I just finished reading Fast Company's article on the demise of the career life expectancy of Women CEOs (see article at http://www.fastcompany.com/3030088/bottom-line/why-women-ceos-are-more-likely-to-be-forced-out) written by Stephanie Vozza.
There are a lot of statistics cited in the article and some powerful women in business referenced such as Carly Fiorina (former HP CEO and Mary Barra (CEO - General Motors) . I'm fairly confident this article will spark conversation among women in leadership roles everywhere but here are the interesting take-aways (and hopefully positive spin) from my perspective on the subject:
1. Line Leadership is still the best path to the C-suite. Companies may need to rotate more women into leadership roles, but the best path for consideration continues to be by placing yourself in a position where you have a direct contribution to the company's profits. Staff positions are a less likely route due to the lack of documentable impact on the revenue growth or bottom line achievement of the organization. If you are in a staff position, consider getting outside your comfort zone if you have executive aspirations.
2. The Most Likely Path to Growth Still Comes from Within. Vozza states that 78% of men who became CEOs from 2004-2013 were company insiders (compared to 65% of women). Either way, stability matters. There is a growing trend among younger women to move positions or companies more frequently in search of the "perfect opportunity". The statistics suggest that staying put and "paying your dues" could reap bigger dividends in the long run.
3. Women are perceived to have transferable Turnaround Skillsets. Let's face it, women are generally perceived to be fairly organized and multi-tasking. Most businesses in need of a turnaround require a leader with the ability to have strong organizational skills, multi-task, and make smart, quick, informed decisions. It is my belief that the women I know excel in these areas. Whether by nature or nuture, we seem to be a species that can get the job done when things are in the beginning of a chaos state. If you've ever served on a committee or shepherded a little league parent's group, I would argue it is highly likely that there is a mother/woman who gets the ball rolling toward the goal line of what needs to be accomplished. We, as women, need to know how to take those transferable skillsets and market them to showcase our natural abilities. I happen to believe there are strong trails such as Imagination, Inspiration, Ablity to Innovate and General business acumen and Intelligence that most women leaders I know (present company included) can bring to an organization that outpace what our male counterparts have to offer. This unique blend of transferable skillsets can be your calling card.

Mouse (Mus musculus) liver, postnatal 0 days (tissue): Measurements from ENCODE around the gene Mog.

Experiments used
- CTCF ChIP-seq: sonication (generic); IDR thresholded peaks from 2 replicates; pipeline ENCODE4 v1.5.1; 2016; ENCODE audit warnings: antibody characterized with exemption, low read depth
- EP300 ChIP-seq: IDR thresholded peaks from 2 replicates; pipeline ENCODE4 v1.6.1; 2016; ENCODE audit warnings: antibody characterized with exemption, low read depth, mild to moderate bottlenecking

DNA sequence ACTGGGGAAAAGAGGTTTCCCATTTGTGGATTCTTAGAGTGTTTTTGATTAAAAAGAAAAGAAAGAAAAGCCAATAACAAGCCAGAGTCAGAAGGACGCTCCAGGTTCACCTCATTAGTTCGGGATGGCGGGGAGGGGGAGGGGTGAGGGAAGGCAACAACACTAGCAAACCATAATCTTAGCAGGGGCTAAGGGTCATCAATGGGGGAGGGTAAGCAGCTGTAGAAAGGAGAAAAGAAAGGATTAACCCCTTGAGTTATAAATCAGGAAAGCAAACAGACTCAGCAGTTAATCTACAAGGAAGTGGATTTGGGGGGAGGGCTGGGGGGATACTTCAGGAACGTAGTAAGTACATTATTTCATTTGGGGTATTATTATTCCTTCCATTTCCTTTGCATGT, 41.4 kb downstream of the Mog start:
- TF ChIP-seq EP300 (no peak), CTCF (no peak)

4. Focus on Results - Not Gender. At the end of the day, a business lives or dies based on the outcome of the business results. There are some very successful women who I look up to and admire such as Angela Ahrendts, former Burberry CEO from 2006-2014 and fellow Indianapolis area native who is being touted just today for her outstanding accomplishments since making the move to Apple (see http://blogs.marketwatch.com/thetell/2014/05/06/angela-ahrendts-gets-sizzling-68-million-welcome-at-apple-too-much/). Apple is placing a $68Mil bet on Angela's ablity to deliver and my bet is on her to do just that. After all, Burberry saw 2x return in sales and 3x return in stock price under her leadership. Lastly, let's not forget my favorite female leader of all time - the esteemed Pat Summitt. Pat's book (Sum It Up: A Thousand and Ninety-Eight Victories, a Couple of Irrelevant Losses, and a Life in Perspective - written by Pat Summit and Sally Jenkins) chronicles Pat's amazing career as head of the University of Tennesse's womens basketball program. The title alone should give you a clue to the inner-workings of Pat's amazing attitude and dedication to results that made her, in my opinion, the greatest coach and woman in sports of all time. Want to look at a results oriented leader? Look at Debbie Scoppechio, the former CEO and current Chairman of the Board of Creative Alliance, one of the nation's most celebrated advertising agencies, headquartered in Louisville, KY. Debbie started Creative Alliance with one client and has grown the business to a $150 mil enterprise and national contender. She is tough as nails and brilliant in the boardroom. And last but not least, my classmate and friend, Erin Hunter, head of Global CPG Strategy at Facebook - a recognized CPG expert in her own right.
In closing, I would like to say I have a more well-rounded view of what the future of women like me who are potential CEO candidates have to offer in today's business climate and how we can react to the stigma that may/may not exist in the business community today and take a lesson from successful women like Angela, Pat, Debbie and Carly who broke the glass ceiling in the first place.